For our recent ranking of the state economies, we took six measures of economic health. We ranked the states on each of those measures, and then took the average of those rankings to get a composite index.
Here are the sources for each of our measures:
- Change in house prices: This measure, showing the year-over-year per cent change in housing prices between Q3 2013 and Q3 2014, comes from the most recent report on house prices from the Federal Housing Finance Agency.
- Change in nonfarm payroll jobs: Nonfarm payroll jobs are released monthly by the Bureau of Labour Statistics’ Local Area Unemployment Statistics program. Included in the most recent release were the number of nonfarm payroll jobs in December 2013 and in December 2014 in each state, and we used those to calculate the year-over-year per cent change in jobs over that period.
- Unemployment rate: The Local Area Unemployment Statistics program also publishes the unemployment rate for each state on a monthly basis. The most recent release included the December 2014 unemployment rates.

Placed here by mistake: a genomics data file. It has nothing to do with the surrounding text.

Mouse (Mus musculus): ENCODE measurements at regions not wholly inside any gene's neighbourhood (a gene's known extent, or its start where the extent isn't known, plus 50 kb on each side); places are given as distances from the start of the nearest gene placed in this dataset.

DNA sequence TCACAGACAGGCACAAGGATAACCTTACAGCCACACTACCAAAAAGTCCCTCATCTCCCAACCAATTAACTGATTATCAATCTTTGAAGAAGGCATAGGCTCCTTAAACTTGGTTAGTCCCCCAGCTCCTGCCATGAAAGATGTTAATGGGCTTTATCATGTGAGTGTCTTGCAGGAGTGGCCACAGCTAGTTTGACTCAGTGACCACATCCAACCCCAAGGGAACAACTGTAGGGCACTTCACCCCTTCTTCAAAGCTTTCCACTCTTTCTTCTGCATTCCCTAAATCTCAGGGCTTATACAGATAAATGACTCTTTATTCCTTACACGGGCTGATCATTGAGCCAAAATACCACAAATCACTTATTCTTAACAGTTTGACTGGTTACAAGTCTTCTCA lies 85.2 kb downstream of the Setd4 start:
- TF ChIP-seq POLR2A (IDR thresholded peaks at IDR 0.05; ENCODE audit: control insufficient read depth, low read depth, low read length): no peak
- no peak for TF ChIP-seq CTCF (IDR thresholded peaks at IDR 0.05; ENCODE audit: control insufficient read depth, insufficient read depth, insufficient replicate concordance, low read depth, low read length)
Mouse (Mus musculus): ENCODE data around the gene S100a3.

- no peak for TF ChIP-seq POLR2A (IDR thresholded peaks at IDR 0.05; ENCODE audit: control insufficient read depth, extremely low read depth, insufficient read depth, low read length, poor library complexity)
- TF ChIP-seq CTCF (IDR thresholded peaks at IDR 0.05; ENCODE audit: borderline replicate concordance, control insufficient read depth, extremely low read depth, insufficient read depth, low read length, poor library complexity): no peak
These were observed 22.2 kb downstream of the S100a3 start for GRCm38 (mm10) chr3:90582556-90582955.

- State GDP per capita: The Bureau of Economic Analysis releases annual estimates of state gross domestic product, and we combined the 2013 estimates with the Census Bureau’s estimates of each state’s population on July 1, 2013, to get a measure of GDP per capita.
- Average weekly wage: Each state’s average weekly wage is estimated in the Bureau of Labour Statistics’ Quarterly Census of Employment and Wages program. We used data from Q2 2014, the most recently available release.
- State government surplus or deficit: We took each state’s 2013 total revenue and total expenses from the Census Bureau’s annual survey of state government finances and subtracted expenses from revenue to get an estimate of each state government’s fiscal situation.
To give a little extra context to each state’s economic situation, we looked at the Fortune 500 companies headquartered in each state, helpfully assembled into a table by GeoLounge. We also looked deeper into the Q2 2014 Quarterly Census of Employment and Wages data to see what industries (defined by three-digit NAICS codes) had a disproportionately large share of employment in each state according to their location quotients.